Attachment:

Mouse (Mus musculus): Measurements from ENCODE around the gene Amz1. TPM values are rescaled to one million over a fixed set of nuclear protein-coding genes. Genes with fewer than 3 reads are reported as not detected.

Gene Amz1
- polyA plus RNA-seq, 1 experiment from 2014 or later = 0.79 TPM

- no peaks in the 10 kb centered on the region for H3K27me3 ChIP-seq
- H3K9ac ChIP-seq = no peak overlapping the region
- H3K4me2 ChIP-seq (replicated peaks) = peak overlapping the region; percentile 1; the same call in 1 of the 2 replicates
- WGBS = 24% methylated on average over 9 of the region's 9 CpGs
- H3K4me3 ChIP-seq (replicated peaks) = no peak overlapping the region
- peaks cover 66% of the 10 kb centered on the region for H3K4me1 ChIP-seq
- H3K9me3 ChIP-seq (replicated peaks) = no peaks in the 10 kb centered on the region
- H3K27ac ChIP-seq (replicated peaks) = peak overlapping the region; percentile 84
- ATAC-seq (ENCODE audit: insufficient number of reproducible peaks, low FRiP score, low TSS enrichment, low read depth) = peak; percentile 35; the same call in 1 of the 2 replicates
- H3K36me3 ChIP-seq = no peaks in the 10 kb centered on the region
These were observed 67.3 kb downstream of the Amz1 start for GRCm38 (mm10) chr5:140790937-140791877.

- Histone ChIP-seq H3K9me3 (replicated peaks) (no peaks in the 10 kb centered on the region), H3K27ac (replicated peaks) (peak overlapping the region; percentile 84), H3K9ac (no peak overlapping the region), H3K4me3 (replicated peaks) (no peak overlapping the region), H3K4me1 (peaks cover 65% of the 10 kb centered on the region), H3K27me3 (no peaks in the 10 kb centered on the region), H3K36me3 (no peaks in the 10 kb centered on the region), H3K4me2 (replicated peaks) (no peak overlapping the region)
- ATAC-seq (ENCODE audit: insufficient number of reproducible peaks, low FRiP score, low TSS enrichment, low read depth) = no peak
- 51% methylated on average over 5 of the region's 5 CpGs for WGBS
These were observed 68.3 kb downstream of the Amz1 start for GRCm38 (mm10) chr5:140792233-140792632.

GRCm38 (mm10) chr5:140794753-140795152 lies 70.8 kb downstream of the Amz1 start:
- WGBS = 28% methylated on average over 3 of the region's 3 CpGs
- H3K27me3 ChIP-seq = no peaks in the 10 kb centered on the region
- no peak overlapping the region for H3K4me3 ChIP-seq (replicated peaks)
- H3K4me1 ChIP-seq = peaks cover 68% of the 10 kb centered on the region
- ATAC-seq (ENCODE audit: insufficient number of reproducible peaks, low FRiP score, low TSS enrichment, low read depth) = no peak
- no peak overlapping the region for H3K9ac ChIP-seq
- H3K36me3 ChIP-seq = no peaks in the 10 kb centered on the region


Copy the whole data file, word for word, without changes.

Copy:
Mouse (Mus musculus): Measurements from ENCODE around the gene Amz1. TPM values are rescaled to one million over a fixed set of nuclear protein-coding genes. Genes with fewer than 3 reads are reported as not detected.

Gene Amz1
- polyA plus RNA-seq, 1 experiment from 2014 or later = 0.79 TPM

- no peaks in the 10 kb centered on the region for H3K27me3 ChIP-seq
- H3K9ac ChIP-seq = no peak overlapping the region
- H3K4me2 ChIP-seq (replicated peaks) = peak overlapping the region; percentile 1; the same call in 1 of the 2 replicates
- WGBS = 24% methylated on average over 9 of the region's 9 CpGs
- H3K4me3 ChIP-seq (replicated peaks) = no peak overlapping the region
- peaks cover 66% of the 10 kb centered on the region for H3K4me1 ChIP-seq
- H3K9me3 ChIP-seq (replicated peaks) = no peaks in the 10 kb centered on the region
- H3K27ac ChIP-seq (replicated peaks) = peak overlapping the region; percentile 84
- ATAC-seq (ENCODE audit: insufficient number of reproducible peaks, low FRiP score, low TSS enrichment, low read depth) = peak; percentile 35; the same call in 1 of the 2 replicates
- H3K36me3 ChIP-seq = no peaks in the 10 kb centered on the region
These were observed 67.3 kb downstream of the Amz1 start for GRCm38 (mm10) chr5:140790937-140791877.

- Histone ChIP-seq H3K9me3 (replicated peaks) (no peaks in the 10 kb centered on the region), H3K27ac (replicated peaks) (peak overlapping the region; percentile 84), H3K9ac (no peak overlapping the region), H3K4me3 (replicated peaks) (no peak overlapping the region), H3K4me1 (peaks cover 65% of the 10 kb centered on the region), H3K27me3 (no peaks in the 10 kb centered on the region), H3K36me3 (no peaks in the 10 kb centered on the region), H3K4me2 (replicated peaks) (no peak overlapping the region)
- ATAC-seq (ENCODE audit: insufficient number of reproducible peaks, low FRiP score, low TSS enrichment, low read depth) = no peak
- 51% methylated on average over 5 of the region's 5 CpGs for WGBS
These were observed 68.3 kb downstream of the Amz1 start for GRCm38 (mm10) chr5:140792233-140792632.

GRCm38 (mm10) chr5:140794753-140795152 lies 70.8 kb downstream of the Amz1 start:
- WGBS = 28% methylated on average over 3 of the region's 3 CpGs
- H3K27me3 ChIP-seq = no peaks in the 10 kb centered on the region
- no peak overlapping the region for H3K4me3 ChIP-seq (replicated peaks)
- H3K4me1 ChIP-seq = peaks cover 68% of the 10 kb centered on the region
- ATAC-seq (ENCODE audit: insufficient number of reproducible peaks, low FRiP score, low TSS enrichment, low read depth) = no peak
- no peak overlapping the region for H3K9ac ChIP-seq
- H3K36me3 ChIP-seq = no peaks in the 10 kb centered on the region